Guinea Pig for the Last Supper
If I were having my last supper, I would probably ask for my favorite potato soup. My mom learned this special recipe from her Lithuanian friend, and it always warms and fills me up. Fried grasshoppers, without doubt the weirdest food I’ve eaten (read my How to Eat Fried Grasshoppers guide), would definitely not be on the menu.
But the Last Supper painting in the Cuzco Cathedral in Peru has something you would never guess. As well as Jesus and his disciples, the centerpiece of the meal is a chinchilla, an animal like a guinea pig.
Last Supper Painting, Cuzco Cathedral, photo courtesy of flickr creative commons: flickr.com/photos/mdu2boy/2360002476/
Guinea pigs were an incredibly important part of ancient Incan life. It was one of their staple foods. Marcos Zapata, a Quechuan (indigenous) artist, created this painting in 1753. He was educated at a Spanish art school, where they were only allowed to paint things related to Christianity or Europe, and were not permitted to sign their works. Nonetheless, he and other artists like him still found ways to slip Incan icons into their paintings.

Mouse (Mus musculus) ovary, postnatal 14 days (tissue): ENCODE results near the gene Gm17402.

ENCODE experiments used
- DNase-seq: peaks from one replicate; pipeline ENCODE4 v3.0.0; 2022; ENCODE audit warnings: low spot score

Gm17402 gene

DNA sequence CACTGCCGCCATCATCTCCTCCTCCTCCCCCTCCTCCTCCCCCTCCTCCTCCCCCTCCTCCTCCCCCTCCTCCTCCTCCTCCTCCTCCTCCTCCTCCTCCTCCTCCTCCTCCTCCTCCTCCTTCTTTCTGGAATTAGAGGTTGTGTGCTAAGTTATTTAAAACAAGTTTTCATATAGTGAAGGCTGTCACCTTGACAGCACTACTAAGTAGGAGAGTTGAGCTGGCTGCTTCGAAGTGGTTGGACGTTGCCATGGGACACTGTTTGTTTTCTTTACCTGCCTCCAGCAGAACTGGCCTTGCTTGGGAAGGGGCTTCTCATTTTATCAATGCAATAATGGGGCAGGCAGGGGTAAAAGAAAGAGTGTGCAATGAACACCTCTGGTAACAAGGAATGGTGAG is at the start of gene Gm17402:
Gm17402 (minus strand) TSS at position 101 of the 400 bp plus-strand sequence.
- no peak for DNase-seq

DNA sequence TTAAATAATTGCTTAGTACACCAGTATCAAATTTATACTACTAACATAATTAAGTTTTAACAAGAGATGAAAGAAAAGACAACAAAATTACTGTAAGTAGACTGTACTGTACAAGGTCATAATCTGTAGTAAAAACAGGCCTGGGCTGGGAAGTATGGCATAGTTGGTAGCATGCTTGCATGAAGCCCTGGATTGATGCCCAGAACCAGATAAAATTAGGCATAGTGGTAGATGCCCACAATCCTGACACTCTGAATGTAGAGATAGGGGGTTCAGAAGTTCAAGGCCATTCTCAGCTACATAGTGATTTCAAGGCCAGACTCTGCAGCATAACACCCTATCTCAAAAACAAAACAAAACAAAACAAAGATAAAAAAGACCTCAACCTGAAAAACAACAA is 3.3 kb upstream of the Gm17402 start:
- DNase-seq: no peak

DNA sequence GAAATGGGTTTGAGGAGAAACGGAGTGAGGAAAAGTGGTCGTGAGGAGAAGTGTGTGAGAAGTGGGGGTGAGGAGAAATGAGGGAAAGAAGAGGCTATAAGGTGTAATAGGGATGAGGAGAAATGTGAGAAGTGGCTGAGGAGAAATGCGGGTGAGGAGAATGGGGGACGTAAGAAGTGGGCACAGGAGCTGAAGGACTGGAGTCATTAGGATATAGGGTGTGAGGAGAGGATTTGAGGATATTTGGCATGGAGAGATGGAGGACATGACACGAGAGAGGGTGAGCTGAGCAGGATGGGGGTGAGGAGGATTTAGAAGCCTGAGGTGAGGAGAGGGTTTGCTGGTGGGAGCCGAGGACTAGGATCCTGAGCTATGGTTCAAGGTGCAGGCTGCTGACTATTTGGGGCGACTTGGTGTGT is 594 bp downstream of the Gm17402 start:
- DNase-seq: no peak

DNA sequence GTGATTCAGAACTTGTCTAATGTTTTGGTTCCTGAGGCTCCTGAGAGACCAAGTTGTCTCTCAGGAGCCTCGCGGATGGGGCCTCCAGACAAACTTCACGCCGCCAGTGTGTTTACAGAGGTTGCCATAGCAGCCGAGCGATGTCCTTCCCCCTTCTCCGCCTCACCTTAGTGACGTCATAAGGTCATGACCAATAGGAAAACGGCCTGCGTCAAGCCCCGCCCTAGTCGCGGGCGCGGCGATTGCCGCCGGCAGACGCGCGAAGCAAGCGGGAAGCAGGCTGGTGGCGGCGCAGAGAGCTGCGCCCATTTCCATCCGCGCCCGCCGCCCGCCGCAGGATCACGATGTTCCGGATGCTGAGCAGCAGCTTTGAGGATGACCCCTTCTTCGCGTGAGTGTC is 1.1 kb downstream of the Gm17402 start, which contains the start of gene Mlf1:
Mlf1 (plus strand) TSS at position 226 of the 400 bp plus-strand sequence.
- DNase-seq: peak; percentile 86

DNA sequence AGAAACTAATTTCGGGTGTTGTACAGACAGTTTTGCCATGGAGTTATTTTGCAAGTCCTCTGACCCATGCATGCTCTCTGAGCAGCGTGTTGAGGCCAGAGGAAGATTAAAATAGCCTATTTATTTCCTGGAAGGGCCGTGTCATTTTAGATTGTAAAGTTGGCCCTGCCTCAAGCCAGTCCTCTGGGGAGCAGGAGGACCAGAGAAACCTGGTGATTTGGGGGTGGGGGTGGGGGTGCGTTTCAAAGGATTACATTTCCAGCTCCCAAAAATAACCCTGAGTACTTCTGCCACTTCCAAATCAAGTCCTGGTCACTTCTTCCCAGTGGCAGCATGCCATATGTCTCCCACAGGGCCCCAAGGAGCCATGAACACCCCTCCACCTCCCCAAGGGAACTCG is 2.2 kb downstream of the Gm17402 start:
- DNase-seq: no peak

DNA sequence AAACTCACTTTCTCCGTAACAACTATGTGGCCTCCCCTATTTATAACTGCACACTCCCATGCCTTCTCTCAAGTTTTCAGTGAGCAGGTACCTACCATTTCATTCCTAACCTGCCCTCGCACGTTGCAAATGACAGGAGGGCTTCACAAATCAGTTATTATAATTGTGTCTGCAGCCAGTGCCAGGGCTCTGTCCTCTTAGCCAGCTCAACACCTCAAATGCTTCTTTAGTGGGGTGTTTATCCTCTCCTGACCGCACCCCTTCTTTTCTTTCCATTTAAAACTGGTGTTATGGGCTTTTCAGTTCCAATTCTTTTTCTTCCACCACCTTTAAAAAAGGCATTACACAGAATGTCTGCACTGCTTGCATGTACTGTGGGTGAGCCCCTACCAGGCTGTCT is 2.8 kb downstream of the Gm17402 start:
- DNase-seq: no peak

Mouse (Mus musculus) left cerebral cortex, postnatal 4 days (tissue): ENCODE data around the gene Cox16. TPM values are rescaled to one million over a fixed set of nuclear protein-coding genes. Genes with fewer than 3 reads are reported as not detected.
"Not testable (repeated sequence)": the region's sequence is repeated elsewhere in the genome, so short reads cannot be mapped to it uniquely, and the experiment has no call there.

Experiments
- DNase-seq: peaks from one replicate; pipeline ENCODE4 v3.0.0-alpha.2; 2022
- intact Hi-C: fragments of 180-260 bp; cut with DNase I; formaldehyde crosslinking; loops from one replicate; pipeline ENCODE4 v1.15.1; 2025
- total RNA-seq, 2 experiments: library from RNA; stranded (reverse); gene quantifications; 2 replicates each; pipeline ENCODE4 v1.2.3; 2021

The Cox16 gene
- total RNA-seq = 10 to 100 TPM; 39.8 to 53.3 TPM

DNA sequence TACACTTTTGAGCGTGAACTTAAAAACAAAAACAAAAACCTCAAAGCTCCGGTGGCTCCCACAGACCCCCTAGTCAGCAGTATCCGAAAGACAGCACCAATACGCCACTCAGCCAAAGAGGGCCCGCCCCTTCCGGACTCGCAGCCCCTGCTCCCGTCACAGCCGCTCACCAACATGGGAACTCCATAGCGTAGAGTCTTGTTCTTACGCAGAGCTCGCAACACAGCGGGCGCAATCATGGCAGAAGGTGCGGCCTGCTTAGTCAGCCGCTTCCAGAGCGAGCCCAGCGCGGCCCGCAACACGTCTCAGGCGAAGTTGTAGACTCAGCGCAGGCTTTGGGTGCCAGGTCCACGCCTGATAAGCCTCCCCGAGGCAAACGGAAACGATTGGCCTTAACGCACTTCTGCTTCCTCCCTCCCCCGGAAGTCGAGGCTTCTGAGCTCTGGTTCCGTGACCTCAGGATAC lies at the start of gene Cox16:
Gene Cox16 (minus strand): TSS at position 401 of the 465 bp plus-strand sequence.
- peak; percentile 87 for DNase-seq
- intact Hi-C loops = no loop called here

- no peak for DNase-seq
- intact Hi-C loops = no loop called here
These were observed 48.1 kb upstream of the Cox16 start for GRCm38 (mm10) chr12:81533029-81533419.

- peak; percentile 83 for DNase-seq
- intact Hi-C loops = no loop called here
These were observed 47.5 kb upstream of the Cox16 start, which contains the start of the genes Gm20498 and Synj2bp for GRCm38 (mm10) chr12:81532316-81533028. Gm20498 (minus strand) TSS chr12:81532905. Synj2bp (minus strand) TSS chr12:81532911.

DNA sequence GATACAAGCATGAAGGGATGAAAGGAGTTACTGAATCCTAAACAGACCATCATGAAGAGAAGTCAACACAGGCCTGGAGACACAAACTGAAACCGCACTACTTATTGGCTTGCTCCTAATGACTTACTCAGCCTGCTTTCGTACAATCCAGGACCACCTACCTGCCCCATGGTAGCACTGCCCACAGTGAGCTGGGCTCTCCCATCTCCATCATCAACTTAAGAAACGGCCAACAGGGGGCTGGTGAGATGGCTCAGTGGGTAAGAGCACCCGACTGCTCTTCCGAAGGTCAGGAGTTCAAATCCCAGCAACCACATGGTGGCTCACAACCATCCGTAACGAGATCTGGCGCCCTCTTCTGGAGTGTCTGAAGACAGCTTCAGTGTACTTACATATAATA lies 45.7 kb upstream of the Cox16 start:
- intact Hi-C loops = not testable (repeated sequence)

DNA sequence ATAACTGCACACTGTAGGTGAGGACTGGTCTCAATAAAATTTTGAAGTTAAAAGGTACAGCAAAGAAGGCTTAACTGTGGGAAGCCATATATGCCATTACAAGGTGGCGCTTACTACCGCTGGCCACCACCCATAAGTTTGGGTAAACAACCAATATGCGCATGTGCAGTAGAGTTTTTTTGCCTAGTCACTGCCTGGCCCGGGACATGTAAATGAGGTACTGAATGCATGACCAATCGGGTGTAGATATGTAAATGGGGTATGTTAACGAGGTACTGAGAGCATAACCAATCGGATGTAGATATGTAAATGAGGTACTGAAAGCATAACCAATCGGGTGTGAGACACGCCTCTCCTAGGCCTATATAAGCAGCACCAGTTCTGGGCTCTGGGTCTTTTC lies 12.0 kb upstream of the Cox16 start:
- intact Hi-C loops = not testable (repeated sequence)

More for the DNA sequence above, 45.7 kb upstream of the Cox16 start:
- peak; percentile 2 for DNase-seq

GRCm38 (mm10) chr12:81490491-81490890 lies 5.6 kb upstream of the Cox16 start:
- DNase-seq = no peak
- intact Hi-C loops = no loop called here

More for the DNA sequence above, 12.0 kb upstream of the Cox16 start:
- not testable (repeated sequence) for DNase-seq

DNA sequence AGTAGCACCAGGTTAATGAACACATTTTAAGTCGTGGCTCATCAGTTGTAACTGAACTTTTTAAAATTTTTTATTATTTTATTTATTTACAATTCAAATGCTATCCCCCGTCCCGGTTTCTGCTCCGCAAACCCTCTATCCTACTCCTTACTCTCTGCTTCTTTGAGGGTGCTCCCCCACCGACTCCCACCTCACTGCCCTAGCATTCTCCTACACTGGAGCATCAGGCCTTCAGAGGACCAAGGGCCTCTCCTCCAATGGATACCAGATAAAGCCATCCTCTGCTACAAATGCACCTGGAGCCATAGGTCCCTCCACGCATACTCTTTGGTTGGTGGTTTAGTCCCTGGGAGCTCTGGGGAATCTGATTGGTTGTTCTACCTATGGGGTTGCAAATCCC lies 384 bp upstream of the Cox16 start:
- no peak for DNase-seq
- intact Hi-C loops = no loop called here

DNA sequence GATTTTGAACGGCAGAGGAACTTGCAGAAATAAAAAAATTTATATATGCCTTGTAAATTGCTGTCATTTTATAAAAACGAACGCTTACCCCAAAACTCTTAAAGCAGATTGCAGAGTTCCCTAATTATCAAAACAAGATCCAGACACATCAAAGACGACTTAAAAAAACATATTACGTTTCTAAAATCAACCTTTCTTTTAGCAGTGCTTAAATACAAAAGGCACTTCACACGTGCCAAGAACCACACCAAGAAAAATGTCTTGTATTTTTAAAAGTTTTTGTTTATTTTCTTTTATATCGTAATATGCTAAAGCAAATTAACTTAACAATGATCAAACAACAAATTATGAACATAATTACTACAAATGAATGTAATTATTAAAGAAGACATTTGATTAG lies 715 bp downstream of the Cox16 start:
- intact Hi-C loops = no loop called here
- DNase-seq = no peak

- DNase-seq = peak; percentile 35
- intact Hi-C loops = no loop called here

As well as the guinea pig, the purple drink that the disciples have is not wine. Instead, it is a traditional Peruvian drink, chicha, which is made from maize. Judas (with darker skin on the bottom right looking at you) also resembles the conquistador Francisco Pizarro, who killed the Inca king. The Quechua did not like Pizarro one bit, and that’s why Zapata made Judas, who betrayed Jesus, look like him.
Whole sections of Inca cities were devoted to guinea pig raisers. The ruins of Pisac were such a place. As well as sections for farmers and priests, a third of the village was for raising guinea pigs.
When we went to the market in the modern town of Pisac, we saw a multi-story guinea pig house built into a corner of a courtyard. Several of these pre-meal pets jumped up to smell my hand.
Guinea pig, or cuy in the Quechuan language, was the meat of the common Inca people. It was (and still is) a great food for them. Guinea pigs are simple to manage and multiply fast. They would have been easy to raise high in the mountains. Some families out in the Andean highlands still raise these animals on vegetable scraps. Although the Incas also had llamas and alpacas, these were pack animals and only the royalty got to eat those meats.
If you ever have the chance to try cuy in Peru, you definitely should. It’s a traditional delicacy with a very rich history. And, to be honest, it tastes like chicken!
Anders Bruihler is a member of the Youth Travel Blogging Mentorship Program
All photos courtesy and copyright Anders Bruihler